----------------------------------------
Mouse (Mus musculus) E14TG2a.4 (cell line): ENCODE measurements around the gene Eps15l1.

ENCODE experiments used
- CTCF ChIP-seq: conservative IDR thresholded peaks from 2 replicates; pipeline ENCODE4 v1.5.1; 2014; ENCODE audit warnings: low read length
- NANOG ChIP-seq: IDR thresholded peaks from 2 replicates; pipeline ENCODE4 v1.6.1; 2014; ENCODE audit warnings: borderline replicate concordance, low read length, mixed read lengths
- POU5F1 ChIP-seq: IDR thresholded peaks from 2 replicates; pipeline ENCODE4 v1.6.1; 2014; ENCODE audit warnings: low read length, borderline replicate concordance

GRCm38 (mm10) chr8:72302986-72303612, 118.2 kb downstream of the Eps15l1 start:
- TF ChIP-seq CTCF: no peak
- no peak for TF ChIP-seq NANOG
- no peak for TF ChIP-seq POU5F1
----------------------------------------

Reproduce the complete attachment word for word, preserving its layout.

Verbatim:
Mouse (Mus musculus) E14TG2a.4 (cell line): ENCODE measurements around the gene Eps15l1.

ENCODE experiments used
- CTCF ChIP-seq: conservative IDR thresholded peaks from 2 replicates; pipeline ENCODE4 v1.5.1; 2014; ENCODE audit warnings: low read length
- NANOG ChIP-seq: IDR thresholded peaks from 2 replicates; pipeline ENCODE4 v1.6.1; 2014; ENCODE audit warnings: borderline replicate concordance, low read length, mixed read lengths
- POU5F1 ChIP-seq: IDR thresholded peaks from 2 replicates; pipeline ENCODE4 v1.6.1; 2014; ENCODE audit warnings: low read length, borderline replicate concordance

GRCm38 (mm10) chr8:72302986-72303612, 118.2 kb downstream of the Eps15l1 start:
- TF ChIP-seq CTCF: no peak
- no peak for TF ChIP-seq NANOG
- no peak for TF ChIP-seq POU5F1